Review Summary: What Arch Enemy could/should have sounded like...
By the time 2004 had begun, most of the more notable melodic death metal bands had already released their genre deifying classics and were begging to drain the well of any fresh ideas. While a few like Dark Tranquility, Opeth and maybe Hypocrisy were still turning out quality albums their brethren including but not limited to Arch Enemy, In Flames, Soilwork (up until recently) and The Haunted had either attempted to mainstream their sound for greater exposure or simply felt content rehashing older material with the hope that they might stumble upon that proverbial spark of lightning. Hearse on the other hand, who began in 2001 already had a demo, EP and one full-length under their belt before releasing the best album of their career in 2004's, Armageddon, Mon Amour. The band's most prominent member, ex-Arch Enemy vocalist Johan Liiva is accompanied on this record by Mattias Ljung on lead and Max Thornell covering bass, drums and rhythm. Obviously the comparisons to Arch Enemy get thrown around a ton and not without merit as Liiva's signature growls are just as part of early Arch Enemy as the Amott brother's guitar style. While sharing some similarities, Hearse with this release, manage to evoke the glory days of melodic death metal while sprinkling in some thrash in the vein of later Entombed or The Crown for good measure.
The songs are all a chaotic concoction of blistering leads, groove oriented rhythms, heavy bass work (that doesn't get buried in the mix) and intense drumming. The numbers on the disc take that fast paced, adrenaline fueled death 'n' roll style and crank out memorable tune after tune. The dual guitar melodies are reminiscent of those lavish moments of melodic death metal's glorious past. The rhythm section has all the groove of thrash throwbacks as well, although one complaint is that often times, the groove doesn't sound heavy enough and is perhaps too clean in the mix. The bass gets ample attention which is always to be praised and the drums, while nothing extraordinary, provide excellent balance to the album.
Hearse doesn't just play it safe though, introducing lots of experimental detours into their sound through electronics, other instruments and vocals. Take for example the oddly placed organ in "Play Without Rules" that somehow seems to work amongst the songs composition. Other examples of experimentation are Liiva's almost goth-rock/doom sounding vocal lines on penultimate number "Determination" and their, of all people, cover of 80's British pop star Kim Wilde with "Cambodia". The latter song sounding completely invigorating as they give it the old death metal treatment while managing to keep the fun pop sensibilities of the original. Speaking of vocals, it's great to hear Liiva sounding as inspired and fresh as he had sounded in years. He really gives a tremendous effort on this release and while he may have those, "you either love them or hate them" vocals, one can't deny their uniqueness in the world of melodic death metal.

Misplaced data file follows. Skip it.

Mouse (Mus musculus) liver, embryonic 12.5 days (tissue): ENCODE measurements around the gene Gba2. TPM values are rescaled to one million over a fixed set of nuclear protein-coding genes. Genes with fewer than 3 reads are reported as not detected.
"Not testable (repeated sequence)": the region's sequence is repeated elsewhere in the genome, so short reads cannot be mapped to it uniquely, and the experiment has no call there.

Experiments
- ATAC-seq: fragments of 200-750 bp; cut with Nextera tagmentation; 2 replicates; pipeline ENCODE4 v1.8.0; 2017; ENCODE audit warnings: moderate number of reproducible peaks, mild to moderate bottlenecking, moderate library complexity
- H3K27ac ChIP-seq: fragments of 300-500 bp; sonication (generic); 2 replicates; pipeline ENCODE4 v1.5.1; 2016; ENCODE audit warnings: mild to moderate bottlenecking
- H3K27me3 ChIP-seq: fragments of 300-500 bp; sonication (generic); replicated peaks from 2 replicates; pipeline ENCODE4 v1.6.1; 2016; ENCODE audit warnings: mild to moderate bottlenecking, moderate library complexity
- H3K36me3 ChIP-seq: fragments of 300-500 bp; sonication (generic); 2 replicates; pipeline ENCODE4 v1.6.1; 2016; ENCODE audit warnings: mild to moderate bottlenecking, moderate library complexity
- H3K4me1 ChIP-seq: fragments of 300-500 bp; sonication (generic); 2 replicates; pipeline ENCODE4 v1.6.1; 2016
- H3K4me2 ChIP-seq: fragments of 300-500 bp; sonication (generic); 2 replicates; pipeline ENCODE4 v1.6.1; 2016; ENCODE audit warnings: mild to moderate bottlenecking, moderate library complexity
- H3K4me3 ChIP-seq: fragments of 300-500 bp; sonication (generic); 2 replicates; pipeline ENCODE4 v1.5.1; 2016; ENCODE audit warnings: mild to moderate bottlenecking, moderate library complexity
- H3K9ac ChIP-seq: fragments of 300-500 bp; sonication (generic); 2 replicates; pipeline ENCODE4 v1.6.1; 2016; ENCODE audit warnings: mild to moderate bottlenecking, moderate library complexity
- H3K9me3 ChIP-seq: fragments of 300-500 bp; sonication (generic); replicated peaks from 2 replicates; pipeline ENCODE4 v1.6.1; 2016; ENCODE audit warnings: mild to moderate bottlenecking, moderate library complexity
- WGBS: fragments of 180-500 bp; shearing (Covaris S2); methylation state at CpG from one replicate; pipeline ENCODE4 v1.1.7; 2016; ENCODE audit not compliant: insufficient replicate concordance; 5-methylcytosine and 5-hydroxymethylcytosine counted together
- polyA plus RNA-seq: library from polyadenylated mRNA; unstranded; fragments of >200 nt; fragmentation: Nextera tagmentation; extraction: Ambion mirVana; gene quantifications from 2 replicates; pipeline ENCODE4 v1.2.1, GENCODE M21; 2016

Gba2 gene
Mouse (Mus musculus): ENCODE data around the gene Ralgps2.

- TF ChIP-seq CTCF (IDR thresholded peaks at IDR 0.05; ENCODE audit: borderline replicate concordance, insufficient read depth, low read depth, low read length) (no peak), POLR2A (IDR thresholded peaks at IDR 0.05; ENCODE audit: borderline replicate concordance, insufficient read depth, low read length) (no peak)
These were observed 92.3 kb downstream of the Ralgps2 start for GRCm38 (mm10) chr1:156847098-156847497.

Throughout the record Hearse deliver catchy, no regrets, thrash inspired melodic death metal. The members are all gifted musicians and can be seen flexing their prowess in their technically blistering solos, the brilliance in them being that they never overshadow the arrangements and don't overstay their welcome. The record isn't without it's flaws though, like I said above, this album like many Swedish melodic death metal albums of the time comes off too polished in the mix and doesn't bring any real heaviness. Liiva's vocals might annoy some who find him a bit one dimensional and the drumming could use a bit extra emphasis as well. Overall though at the time this album was released many melodic death metal bands had already sown their seeds and would continue living in their own shadows--Hearse however brought a much needed kick in the ass and although they never quite invigorated the genre, Armageddon, Mon Amour remains a hidden gem in the waining years of the scene.